“I actually didn’t know it was the front tire that blew. I thought it was a rear tire,” he said. All tires on the bus are located behind the driver. “I keep remembering how the wheels would not turn.”
Taylor said he started working for Megabus in July, and he was still in training. He recalled that the trainer “really didn’t get a chance to say anything to me” in the split second that the accident started.
The Illinois State Police crash report, which was released Wednesday, said the accident began when the front driver’s-side tire blew out and Taylor “lost control of the vehicle and drove off the left side of the roadway into the center median.” The bus struck a guardrail and then rammed head-on into a concrete bridge support pillar, coming to rest against the pillar, the report said. The crash remains under investigation.
Initial state police statements said the accident might have started with a blown tire.
The double-deck Megabuses, model TD925 manufactured by Van Hool, a Belgium-based bus builder, have a higher center of gravity than single-deck buses.
The Litchfield accident is the subject of at least several lawsuits brought by passengers against Megabus and Taylor.
Dale Moser, president and chief operating officer of Coach USA, the parent company of Megabus, said Wednesday that the investigation is continuing and it would be inappropriate for the company to comment on the accident report.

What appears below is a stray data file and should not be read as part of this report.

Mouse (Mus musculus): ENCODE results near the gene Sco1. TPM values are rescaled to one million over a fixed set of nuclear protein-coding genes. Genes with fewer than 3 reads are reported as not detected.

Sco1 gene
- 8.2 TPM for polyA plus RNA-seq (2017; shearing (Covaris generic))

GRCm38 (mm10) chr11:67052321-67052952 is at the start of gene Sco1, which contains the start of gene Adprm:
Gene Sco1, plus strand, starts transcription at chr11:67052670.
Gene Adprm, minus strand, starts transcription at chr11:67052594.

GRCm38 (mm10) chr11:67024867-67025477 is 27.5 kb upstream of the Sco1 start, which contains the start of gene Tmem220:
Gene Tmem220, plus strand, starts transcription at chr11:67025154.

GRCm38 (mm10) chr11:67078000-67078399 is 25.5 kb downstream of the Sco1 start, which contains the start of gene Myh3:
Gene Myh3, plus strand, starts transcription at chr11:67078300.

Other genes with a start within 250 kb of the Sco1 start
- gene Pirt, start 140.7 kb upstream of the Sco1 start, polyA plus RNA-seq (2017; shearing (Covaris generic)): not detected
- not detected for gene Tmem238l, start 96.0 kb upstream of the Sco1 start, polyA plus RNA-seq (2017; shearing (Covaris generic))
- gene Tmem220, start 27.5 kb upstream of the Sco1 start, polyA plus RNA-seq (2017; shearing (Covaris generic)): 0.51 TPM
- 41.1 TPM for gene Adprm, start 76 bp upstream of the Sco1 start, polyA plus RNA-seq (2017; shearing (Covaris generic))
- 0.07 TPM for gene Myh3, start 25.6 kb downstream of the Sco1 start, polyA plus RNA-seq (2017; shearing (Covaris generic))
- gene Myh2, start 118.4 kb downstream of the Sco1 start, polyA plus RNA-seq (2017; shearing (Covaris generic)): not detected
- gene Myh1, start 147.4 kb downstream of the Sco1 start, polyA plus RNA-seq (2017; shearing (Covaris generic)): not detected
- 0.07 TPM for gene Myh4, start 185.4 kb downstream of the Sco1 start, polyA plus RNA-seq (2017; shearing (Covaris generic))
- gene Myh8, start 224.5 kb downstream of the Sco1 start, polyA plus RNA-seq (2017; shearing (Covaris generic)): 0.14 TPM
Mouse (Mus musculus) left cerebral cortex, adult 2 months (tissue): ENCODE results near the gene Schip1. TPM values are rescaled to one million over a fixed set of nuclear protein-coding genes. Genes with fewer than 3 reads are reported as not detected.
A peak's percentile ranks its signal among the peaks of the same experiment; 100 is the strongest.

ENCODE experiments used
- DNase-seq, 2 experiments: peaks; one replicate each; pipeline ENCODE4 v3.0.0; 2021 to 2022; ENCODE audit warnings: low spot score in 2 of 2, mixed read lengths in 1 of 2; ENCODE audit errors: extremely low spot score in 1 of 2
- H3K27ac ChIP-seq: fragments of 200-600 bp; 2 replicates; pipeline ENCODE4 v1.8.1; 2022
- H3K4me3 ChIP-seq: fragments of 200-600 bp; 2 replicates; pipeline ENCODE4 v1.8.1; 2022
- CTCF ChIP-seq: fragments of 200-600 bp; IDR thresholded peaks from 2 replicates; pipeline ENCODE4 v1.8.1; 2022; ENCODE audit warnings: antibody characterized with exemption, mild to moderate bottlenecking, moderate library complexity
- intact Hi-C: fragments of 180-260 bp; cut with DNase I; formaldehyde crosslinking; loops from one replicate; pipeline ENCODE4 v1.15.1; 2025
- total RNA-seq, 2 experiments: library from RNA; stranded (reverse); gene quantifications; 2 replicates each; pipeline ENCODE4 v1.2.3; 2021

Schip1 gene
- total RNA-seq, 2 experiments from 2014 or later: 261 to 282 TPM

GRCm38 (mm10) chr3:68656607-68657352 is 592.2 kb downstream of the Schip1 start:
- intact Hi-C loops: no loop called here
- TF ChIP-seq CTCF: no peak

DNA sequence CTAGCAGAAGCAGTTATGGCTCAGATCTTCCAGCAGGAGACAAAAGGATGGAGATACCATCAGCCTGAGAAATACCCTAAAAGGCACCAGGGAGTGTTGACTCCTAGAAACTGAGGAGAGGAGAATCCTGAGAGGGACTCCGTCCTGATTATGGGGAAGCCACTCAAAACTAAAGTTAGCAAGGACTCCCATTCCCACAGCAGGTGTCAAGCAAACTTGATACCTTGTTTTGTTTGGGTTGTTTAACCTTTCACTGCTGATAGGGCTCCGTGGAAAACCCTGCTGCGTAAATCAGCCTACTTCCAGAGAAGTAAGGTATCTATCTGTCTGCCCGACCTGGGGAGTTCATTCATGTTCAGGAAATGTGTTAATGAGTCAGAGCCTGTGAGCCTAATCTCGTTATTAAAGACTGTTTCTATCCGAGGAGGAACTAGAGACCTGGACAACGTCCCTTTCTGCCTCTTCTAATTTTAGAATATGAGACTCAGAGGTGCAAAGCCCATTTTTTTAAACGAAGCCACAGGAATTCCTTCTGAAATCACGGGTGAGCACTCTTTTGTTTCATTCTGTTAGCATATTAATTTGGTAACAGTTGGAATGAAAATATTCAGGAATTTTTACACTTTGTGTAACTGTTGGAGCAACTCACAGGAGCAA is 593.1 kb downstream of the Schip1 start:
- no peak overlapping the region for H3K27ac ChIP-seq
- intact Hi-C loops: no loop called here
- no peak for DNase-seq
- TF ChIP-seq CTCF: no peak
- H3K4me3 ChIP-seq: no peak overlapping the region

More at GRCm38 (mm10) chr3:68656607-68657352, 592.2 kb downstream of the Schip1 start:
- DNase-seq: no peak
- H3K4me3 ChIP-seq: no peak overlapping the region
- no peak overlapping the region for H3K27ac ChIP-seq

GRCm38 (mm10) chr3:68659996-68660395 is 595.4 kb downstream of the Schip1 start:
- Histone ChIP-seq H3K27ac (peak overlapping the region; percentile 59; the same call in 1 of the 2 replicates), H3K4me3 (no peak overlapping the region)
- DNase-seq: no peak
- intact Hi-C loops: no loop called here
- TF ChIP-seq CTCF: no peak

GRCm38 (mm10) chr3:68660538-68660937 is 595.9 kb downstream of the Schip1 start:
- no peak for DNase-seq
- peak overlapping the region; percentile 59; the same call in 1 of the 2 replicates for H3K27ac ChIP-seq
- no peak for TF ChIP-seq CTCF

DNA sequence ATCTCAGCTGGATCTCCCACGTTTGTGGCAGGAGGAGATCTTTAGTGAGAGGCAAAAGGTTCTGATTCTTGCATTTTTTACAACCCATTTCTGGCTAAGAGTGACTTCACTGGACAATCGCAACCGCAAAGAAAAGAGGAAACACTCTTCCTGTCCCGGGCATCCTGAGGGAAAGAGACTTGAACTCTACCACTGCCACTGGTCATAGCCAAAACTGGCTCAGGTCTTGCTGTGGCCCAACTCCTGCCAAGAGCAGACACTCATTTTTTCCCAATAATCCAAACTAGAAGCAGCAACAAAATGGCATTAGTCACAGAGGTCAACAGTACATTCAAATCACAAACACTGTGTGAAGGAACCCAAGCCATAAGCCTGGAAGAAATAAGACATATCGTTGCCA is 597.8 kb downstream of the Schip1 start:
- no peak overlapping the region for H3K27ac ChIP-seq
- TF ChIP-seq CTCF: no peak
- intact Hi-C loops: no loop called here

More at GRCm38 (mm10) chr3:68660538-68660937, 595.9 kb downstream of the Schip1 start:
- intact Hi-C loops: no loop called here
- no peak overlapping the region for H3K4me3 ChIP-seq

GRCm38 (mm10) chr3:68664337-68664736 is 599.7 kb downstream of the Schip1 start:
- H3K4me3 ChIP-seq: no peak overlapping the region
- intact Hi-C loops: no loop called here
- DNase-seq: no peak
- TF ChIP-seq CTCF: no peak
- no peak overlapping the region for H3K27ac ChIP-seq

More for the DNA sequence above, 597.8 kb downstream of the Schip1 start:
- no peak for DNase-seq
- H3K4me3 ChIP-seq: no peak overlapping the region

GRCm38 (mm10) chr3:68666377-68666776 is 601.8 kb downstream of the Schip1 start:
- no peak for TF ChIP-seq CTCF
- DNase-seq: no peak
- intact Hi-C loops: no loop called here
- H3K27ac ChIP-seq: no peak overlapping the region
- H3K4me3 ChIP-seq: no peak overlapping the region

“We are deeply sorrowed by those who were injured and for the life that was lost. We continue to cooperate with all the federal and state agencies,” Moser said.
The Litchfield crash was the fifth fatal accident for Megabus in the last two years, according to the Federal Motor Carrier Safety Administration. At least three involved tire blowouts, officials said.
Authorities reportedly are looking at why a tire failure would render the three-axle bus uncontrollable, sources said.
The investigations have prompted a bulletin from the motor carrier agency to motorcoach companies nationwide about weight limits on tires when double-deck buses are fully loaded. The bulletin cautioned the companies to prevent tire failures by properly distributing passengers and cargo throughout the buses and increasing pressure in tires on the rear wheels to the maximum marked on the tires when buses are carrying heavy loads.